My clients run the gamut from simple closet reorganization projects to helping extreme hoarders peel back all of the layers figuratively and literally. It is not a pretty job by any stretch of the imagination, but I believe it is a job I do well with an incredible amount of energy, passion and, most importantly, empathy because for many people this is not a luxury, it is a necessity.
The World Health Organization announced a few years ago that hoarding is, in fact, a mental illness and should be treated as such. U.S. insurance companies do tend to cover therapy and treatments for anyone with a mental illness or cognitive issue, however, they rarely will cover the hazard waste cleanup, junk removal or any other tasks that a professional organizer would perform and/or coordinate.
It is frustrating to say the least but it is why I always try my best to offer my services at reduced prices, sometimes pro bono, for those that absolutely need my help but cannot afford it. I wish I could hand out organizing sessions like Oprah used to hand out cars to an entire audience, but I really do give what and how I can whenever I can.
It is one of the reasons that I started to offer FREE 30 minute virtual consultations when COVID hit in March 2020 and we were all suddenly at home 24/7 for a few months with nowhere to go or hide from all of the “stuff” in our homes, some of it as a result of pandemic hoarding. But, let’s be honest...pandemic or no pandemic, the average American buys a significant amount of stuff on impulse and then has no clue where or how to organize/store it all.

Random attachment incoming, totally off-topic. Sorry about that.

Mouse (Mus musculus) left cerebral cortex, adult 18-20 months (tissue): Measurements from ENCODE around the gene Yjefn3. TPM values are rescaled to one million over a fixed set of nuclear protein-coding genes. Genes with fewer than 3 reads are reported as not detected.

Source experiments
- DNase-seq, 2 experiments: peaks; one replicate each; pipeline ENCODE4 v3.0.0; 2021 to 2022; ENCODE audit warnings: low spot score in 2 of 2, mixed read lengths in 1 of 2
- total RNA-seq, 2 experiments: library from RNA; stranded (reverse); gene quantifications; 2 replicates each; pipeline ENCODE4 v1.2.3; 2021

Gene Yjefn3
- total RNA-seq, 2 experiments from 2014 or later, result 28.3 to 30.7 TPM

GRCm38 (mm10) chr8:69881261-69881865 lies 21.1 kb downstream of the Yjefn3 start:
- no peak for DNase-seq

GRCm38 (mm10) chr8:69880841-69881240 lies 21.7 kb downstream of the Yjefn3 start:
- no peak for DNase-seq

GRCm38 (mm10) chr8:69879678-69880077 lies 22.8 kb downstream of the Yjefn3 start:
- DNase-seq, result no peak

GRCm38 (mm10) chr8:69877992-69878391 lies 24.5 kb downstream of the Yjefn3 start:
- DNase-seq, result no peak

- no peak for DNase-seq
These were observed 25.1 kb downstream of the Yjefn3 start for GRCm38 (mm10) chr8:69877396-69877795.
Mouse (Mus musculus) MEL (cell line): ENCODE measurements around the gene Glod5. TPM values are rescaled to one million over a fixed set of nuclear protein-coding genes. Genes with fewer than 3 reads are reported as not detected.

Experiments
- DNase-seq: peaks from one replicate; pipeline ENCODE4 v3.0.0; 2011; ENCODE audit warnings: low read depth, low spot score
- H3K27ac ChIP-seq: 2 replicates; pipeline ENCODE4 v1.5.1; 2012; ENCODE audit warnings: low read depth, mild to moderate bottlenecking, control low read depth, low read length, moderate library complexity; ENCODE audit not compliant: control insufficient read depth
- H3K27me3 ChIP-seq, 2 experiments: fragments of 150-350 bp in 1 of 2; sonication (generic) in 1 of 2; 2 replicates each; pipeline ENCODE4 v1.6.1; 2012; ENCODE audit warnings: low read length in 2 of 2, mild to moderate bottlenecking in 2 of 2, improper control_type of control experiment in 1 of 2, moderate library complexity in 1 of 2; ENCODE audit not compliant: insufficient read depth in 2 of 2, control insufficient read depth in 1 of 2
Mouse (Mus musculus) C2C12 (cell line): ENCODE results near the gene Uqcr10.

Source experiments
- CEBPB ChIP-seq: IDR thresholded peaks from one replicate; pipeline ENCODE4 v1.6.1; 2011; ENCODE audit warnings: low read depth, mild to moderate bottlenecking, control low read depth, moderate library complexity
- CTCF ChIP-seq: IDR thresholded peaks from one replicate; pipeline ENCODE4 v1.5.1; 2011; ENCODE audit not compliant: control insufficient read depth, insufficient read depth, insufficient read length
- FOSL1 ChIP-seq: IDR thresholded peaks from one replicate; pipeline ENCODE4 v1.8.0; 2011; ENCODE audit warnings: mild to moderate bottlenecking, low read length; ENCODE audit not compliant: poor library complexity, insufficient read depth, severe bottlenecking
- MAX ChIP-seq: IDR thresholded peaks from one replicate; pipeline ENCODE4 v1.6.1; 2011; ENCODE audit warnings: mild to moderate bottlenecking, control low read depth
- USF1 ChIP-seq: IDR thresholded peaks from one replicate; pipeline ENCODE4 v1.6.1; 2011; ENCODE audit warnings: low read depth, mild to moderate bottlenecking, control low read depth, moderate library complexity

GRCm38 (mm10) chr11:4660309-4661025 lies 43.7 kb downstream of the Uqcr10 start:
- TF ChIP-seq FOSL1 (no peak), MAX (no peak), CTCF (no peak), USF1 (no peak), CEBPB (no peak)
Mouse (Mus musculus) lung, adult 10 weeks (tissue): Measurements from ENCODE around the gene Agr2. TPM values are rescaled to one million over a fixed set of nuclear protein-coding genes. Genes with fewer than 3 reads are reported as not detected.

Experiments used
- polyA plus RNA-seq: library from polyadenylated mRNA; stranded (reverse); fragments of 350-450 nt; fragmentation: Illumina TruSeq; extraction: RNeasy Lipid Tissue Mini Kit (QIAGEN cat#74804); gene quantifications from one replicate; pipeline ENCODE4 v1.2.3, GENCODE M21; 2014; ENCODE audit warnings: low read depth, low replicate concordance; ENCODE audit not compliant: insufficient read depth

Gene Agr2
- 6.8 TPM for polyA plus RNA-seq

Bottom line, we all really do have waaaaaaaaaaaaaaaaaaaaaaaaay too much stuff that took us years to accumulate so do not expect that it will only take a few hours to purge what no longer serves a purpose in your life. Grabbing a garbage bag along with a few boxes or bins to sort what you want to keep, donate or toss really is the easy part even if it does feel physically and mentally draining. Maintaining good systems and habits for the rest of your life is much harder unless you are really committed to the process.
This is never a one and done thing...it is a life maintenance plan just like Weight Watchers. There are plenty of organizers that post Before and After photos on Instagram and Pinterest that will make your jaw drop in awe, but whether or not it will be sustainable for any client always remains to be seen. I promise, though, if you hire #TeamIJS for any project, we will do everything in our power to make sure that you have all of the tools and resources you need to keep those organizing pain points from ever flaring up again.
Here’s to less chaos and more calm,
"If more people follow their superpowers - and everyone has one - then we're going to be better as a society."